Miguel Cruz wrote: > > On Tue, 23 Apr 2002, Rouvas Stathis wrote: > >Miguel Cruz wrote: > >> > >> On Mon, 22 Apr 2002, Leif K-Brooks wrote: > >>> I use $formvar for form processing, I don't use the arrays. This is how I > >>> was taught to do it. If my host upgrades to 4.2.0, my website is as good as > >>> gone! What am I supposed to do?! > >> > >> Fix them! This direction was first announced in 4Q1999; 2.5 years ought to > >> be enough preparation time. > > > > No, it isn't! For anything that breaks old functionality, 'forever' is > > not enough time. > > It doesn't break old functionality. You just have to read the manual. > Either leave your php.ini file untouched from your earlier installation > (which is not a difficult undertaking), or override the global import > feature on a site-by-site (or directory-by-directory) basis using your web > server's configuration tools.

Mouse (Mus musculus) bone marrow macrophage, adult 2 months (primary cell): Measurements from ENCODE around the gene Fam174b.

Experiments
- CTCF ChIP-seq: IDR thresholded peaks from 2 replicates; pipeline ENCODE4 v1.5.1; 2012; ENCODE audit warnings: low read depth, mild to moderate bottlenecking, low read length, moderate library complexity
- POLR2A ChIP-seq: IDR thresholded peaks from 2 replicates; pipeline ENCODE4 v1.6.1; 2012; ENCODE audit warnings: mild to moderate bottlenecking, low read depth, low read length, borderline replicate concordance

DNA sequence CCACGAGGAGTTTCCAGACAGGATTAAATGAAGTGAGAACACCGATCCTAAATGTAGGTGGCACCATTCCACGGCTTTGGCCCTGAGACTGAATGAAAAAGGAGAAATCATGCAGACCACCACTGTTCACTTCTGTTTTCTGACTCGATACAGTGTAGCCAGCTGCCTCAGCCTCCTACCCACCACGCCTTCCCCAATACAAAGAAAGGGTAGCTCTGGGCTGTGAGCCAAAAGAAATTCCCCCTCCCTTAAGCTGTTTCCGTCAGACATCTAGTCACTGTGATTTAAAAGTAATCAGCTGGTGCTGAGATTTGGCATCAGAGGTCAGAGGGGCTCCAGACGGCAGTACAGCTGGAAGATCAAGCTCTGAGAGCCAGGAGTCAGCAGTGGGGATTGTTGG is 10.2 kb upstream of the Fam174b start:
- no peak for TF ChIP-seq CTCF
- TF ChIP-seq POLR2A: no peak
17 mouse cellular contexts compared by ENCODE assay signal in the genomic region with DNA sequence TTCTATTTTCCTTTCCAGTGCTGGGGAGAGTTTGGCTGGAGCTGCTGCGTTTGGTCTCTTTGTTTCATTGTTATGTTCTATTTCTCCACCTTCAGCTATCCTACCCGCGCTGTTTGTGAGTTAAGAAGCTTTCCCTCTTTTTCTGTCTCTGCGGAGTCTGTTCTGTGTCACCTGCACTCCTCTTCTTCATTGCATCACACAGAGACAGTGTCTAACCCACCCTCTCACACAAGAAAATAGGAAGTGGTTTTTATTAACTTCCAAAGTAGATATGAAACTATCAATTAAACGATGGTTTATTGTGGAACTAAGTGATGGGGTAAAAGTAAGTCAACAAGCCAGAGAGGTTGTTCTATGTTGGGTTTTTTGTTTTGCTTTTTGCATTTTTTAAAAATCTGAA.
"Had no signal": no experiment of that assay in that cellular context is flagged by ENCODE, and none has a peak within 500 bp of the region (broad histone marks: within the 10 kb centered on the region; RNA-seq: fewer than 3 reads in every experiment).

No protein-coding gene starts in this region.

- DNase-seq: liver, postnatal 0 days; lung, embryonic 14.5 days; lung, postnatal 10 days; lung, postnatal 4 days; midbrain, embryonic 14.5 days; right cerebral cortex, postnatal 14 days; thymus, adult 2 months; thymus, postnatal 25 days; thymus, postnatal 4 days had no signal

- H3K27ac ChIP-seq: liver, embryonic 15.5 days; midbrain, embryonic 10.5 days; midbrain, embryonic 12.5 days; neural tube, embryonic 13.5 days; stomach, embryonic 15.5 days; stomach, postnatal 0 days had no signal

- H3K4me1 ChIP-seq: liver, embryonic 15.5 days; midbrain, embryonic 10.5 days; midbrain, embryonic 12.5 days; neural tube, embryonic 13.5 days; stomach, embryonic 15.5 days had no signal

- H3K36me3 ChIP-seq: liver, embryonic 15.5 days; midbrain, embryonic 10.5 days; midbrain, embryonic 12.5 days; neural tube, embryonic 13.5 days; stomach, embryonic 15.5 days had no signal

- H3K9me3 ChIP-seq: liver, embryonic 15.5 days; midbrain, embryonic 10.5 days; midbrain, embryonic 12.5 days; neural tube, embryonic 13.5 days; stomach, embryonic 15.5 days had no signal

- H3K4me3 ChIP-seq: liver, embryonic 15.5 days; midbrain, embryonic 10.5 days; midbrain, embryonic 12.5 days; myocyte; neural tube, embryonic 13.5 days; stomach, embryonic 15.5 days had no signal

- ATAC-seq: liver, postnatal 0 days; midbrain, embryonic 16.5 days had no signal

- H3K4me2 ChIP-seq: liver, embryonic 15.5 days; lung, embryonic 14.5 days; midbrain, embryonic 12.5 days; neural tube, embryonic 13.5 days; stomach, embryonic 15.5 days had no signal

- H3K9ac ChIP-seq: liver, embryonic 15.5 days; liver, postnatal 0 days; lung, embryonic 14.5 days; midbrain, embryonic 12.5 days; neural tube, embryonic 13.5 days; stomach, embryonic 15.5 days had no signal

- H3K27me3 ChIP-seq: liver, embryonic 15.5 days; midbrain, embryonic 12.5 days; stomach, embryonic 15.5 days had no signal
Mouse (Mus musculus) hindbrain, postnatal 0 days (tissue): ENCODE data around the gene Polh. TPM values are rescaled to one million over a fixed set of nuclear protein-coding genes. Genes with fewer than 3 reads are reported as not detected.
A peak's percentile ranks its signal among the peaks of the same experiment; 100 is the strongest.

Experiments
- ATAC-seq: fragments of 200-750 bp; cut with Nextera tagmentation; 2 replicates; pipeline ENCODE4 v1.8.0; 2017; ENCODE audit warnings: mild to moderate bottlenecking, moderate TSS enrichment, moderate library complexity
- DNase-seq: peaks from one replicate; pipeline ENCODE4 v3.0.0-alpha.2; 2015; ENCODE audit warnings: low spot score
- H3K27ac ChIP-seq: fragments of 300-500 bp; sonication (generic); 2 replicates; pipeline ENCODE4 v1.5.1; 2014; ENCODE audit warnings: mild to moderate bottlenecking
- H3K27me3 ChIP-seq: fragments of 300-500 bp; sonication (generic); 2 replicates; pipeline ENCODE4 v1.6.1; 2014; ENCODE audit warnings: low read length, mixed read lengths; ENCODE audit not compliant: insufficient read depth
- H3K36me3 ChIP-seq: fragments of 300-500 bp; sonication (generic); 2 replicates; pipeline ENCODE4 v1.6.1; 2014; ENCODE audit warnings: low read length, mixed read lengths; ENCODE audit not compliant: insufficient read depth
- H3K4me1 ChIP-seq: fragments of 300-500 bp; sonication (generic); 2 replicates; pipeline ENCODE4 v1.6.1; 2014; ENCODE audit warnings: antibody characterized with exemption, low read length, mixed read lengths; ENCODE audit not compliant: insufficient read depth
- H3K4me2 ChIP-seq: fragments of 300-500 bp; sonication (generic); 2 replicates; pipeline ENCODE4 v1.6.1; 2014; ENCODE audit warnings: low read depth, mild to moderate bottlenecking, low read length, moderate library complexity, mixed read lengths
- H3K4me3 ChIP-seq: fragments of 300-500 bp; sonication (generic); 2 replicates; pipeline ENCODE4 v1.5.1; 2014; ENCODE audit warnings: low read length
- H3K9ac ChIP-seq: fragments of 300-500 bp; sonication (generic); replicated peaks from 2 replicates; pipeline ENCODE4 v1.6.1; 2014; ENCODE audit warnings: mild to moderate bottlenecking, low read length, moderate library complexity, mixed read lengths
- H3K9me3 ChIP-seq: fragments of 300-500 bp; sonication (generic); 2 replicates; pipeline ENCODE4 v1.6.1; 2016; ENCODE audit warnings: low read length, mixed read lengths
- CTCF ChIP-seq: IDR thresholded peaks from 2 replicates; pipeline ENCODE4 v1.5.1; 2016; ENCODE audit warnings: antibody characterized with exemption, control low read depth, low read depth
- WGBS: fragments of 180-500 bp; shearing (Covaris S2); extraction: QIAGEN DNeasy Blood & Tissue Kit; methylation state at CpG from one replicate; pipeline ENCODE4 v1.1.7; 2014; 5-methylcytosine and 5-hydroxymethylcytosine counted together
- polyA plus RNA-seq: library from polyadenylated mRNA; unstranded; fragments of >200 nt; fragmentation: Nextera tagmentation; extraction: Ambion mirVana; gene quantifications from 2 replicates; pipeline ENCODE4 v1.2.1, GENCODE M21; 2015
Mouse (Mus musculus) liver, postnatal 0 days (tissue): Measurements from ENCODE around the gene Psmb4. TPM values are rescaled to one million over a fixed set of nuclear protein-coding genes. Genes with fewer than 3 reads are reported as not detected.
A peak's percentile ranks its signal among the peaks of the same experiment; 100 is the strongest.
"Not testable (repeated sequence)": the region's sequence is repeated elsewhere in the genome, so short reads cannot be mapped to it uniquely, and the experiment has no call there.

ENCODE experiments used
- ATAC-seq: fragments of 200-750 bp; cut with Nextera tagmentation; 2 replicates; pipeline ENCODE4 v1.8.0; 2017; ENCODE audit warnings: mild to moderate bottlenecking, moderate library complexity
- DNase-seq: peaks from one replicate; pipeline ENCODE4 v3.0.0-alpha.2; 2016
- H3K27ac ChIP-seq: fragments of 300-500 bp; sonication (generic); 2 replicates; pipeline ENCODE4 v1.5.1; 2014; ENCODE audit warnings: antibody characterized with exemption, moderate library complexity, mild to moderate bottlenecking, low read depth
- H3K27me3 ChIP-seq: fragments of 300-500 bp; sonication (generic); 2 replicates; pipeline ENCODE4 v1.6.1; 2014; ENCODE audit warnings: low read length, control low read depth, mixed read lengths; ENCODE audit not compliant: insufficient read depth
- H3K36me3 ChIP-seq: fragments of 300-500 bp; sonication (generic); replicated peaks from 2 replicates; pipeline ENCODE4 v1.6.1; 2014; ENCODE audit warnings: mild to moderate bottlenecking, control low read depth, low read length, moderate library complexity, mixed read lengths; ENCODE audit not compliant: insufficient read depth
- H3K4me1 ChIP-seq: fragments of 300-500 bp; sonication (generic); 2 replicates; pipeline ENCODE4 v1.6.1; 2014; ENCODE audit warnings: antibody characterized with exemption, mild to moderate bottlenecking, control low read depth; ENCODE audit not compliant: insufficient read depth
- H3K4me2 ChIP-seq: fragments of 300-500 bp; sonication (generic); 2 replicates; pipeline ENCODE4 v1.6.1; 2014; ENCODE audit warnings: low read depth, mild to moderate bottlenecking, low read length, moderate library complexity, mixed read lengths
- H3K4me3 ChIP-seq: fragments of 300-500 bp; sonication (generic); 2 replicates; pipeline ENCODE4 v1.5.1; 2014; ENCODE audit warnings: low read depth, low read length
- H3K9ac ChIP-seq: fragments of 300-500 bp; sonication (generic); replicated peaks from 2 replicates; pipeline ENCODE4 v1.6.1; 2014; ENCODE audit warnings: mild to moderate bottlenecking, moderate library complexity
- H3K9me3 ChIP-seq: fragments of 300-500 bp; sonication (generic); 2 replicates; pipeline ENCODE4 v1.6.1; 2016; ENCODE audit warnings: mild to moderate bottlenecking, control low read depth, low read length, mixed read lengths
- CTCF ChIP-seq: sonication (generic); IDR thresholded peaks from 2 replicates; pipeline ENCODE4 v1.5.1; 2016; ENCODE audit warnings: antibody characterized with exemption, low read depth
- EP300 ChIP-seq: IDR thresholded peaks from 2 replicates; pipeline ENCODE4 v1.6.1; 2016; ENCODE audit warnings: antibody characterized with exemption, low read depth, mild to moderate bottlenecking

Yes, you could do that. But then again, what happens if you have to use a piece of code that someone else has written that did not take the new habbit into account? A number of interesting questions arise when you have to operate that code alogn with newer one. Oh well, I guess everything must change. After all, managing change is what we humans do, don't we:-) > > >> This change improves your security, so it'd be rational to be happy about > >> it. > > > > No it doesn't. It just provides another excuse for lazy programming. > > Nothing will save a lazy programmer or one that doesn't understand basic > > principles. > > I disagree. You cannot expect everyone to be perfect. The fact is that > people make mistakes and go through a learning process, and anything that > helps them through this is a benefit to all. Otherwise why have any > security features at all? Firewalls encourage lazy programming! Locks and > police encourage lazy domestic vigilance! It's just that I don't see any security value in superglobals. If someone does not know enough, he/she will make the same mistake with or without superglobals (from security's point of view). As far as "lazy programming", please refer to my previous post. -Stathis. > > And it's not lazy to assume a variable starts with value NULL, in a > language with no storage declaration requirements and where the > documentation says that variables start with value NULL. Just because C or > Pascal require you to do something, doesn't mean that you are being lazy > for not doing it elsewhere. > > miguel -- PHP General Mailing List (http://www.php.net/) To unsubscribe, visit: http://www.php.net/unsub.php